I have been trying to understand the fact that $S^n \cong SO(n+1)/SO(n)$. I believe I have the intuition correct at this point; consider the case when $n=2$ as we have $S^2 \cong SO(3)/SO(2)$.:

We are trying to find the correspondence between rotations in $\mathbb{R}^3$ and points on $S^2$. At first I incorrectly thought that these spaces were isomorphic, however one then realizes that there are more rotations than points on a sphere, in the following sense:

Consider the point $p$ at the "north pole" of the sphere $S^2$. We can correspond $p$ with any point on the sphere by rotating the sphere, that is, by applying elements on $SO(3)$ so that $p$ ends up at any place upon it. However, we can first apply any rotation around the $z$-axis (through $p$). So, by "modding out" these rotations, which are exactly the elements of $SO(2)$, we have our isomorphism.

I am looking for someone to help me formalize this into a proof. Thank you!


1 Answer 1


It is basically the orbit–stabilizer theorem.

$SO(3)$ acts by rotations on $\mathbb R^3$. This action restricts to a transitive action on $S^2$. Fix a vector in $S^2$, say $e_1 = (1,0,0)$. One has a continuous map $SO(3) \to S^2$ given by $A \mapsto Ae_1$. The subgroup of $SO(3)$ stabilizing $e_1$, the "kernel" of this map, to abuse language, is the block-diagonal subgroup $H = \{1\} \times SO(2)$. It follows that the quotient $SO(3)/H$ is in continuous bijection with $S^2$. Because both spaces are compact Hausdorff, it is a homeomorphism.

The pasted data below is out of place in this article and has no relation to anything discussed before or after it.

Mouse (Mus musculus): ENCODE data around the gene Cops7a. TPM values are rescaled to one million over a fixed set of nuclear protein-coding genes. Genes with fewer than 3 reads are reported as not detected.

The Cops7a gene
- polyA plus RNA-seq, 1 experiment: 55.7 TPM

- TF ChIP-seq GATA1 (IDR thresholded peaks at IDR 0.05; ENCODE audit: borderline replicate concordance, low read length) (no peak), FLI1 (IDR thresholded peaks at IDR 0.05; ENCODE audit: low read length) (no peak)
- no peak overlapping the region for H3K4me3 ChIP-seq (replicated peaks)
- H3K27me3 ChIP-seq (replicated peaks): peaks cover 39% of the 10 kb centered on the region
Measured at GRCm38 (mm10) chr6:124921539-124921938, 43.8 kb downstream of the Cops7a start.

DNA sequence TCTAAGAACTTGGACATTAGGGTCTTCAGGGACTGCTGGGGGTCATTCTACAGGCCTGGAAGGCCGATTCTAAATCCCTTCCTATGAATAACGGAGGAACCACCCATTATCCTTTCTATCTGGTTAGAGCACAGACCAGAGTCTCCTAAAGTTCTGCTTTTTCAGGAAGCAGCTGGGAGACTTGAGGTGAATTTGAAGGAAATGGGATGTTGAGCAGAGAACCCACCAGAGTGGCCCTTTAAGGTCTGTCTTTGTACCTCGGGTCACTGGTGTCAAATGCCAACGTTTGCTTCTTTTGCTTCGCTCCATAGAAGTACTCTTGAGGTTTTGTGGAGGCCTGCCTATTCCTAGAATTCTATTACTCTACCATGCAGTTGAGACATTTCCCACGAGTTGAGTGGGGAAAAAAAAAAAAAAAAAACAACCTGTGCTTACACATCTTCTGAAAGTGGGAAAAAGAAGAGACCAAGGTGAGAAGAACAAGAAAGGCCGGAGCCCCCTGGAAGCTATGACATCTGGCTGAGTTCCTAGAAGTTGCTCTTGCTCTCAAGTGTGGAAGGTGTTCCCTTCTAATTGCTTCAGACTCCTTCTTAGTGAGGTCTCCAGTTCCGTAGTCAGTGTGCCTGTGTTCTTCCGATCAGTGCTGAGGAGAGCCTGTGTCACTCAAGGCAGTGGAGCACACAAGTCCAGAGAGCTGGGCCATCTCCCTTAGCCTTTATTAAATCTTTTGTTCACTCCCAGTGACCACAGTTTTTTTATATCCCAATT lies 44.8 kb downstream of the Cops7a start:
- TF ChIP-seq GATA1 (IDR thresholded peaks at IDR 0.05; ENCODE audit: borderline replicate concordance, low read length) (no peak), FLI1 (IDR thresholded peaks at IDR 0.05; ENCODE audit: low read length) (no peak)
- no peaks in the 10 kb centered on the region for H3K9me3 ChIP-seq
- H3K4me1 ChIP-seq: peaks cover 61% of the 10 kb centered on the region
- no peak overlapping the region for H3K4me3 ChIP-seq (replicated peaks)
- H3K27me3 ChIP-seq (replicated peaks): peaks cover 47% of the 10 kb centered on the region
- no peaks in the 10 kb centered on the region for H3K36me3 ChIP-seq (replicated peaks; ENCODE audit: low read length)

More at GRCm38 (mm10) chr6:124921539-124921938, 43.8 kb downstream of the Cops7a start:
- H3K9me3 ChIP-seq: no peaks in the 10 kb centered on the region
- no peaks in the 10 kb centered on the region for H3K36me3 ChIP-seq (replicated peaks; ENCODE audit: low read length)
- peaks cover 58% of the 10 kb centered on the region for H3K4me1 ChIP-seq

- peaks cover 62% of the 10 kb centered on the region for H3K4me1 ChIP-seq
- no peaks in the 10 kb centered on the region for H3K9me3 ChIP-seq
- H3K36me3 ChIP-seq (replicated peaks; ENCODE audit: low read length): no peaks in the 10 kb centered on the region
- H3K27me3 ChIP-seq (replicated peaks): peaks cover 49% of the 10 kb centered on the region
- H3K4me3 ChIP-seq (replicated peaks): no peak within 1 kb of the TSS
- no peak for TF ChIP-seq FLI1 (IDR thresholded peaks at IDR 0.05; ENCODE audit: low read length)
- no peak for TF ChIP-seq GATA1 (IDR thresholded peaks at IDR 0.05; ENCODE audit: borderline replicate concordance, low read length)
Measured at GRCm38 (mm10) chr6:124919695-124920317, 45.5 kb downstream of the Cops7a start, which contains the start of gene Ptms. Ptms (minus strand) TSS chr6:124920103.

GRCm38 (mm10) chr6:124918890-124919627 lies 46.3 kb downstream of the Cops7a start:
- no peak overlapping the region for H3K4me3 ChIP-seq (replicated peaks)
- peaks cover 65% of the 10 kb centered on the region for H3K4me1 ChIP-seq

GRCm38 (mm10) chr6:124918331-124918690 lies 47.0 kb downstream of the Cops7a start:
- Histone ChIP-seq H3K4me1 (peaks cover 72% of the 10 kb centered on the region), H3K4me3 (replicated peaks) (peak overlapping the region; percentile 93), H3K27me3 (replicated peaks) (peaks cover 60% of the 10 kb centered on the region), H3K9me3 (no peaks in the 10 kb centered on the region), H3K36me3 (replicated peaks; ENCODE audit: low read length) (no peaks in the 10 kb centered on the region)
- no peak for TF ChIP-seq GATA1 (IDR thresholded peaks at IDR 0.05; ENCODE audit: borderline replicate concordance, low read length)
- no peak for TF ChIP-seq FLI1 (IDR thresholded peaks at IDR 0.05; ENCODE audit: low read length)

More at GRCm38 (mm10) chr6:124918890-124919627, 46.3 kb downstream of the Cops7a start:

As you seem to have noticed, there is nothing special about $n=3$ in this result.

  • 1
    $\begingroup$ Why is it that the map given by the orbit-stabilizer theorem $SO(3)/SO(2)\rightarrow S^2$ is automatically continuous from the fact that the map $SO(3)\rightarrow S^2$ is continuous? $\endgroup$ Sep 27, 2017 at 20:58
  • $\begingroup$ I believe this is just the universal property of the quotient topology. Let me know if you agree. If $X \overset f\to Y$ is a quotient map a composition $X \overset f\to Y \overset g\to Z$ is continuous, and $U \subseteq Z$ is open, then $f^{-1}(g^{-1}(U))$ is also open. But a set in $Y$ is defined to be open just if its preimage in $X$ is open, so $g^{-1}(U)$ is also open. Since $U$ was arbitrary, this means $g$ is continuous. $\endgroup$
    – jdc
    Sep 28, 2017 at 5:10
  • $\begingroup$ I think we need $Y=\{(g\circ f)^{-1}(z)|z\in Z\}$ because other wise the existence of $g$ from the map $X\rightarrow Z$ is not guaranteed. Although I don't know if the orbit-stabilizer theorem yields the automatic map. Confusing! $\endgroup$ Sep 28, 2017 at 10:12
  • $\begingroup$ I am not sure I understand your reasoning. Any function $\tilde g\colon X \to Z$ that respects a equivalence relation $\sim$ descends uniquely to a well-defined function $g\colon Y = {X/\sim} \to Z$ via the formula $g([x]) := \tilde g(x)$. $\endgroup$
    – jdc
    Sep 29, 2017 at 1:33

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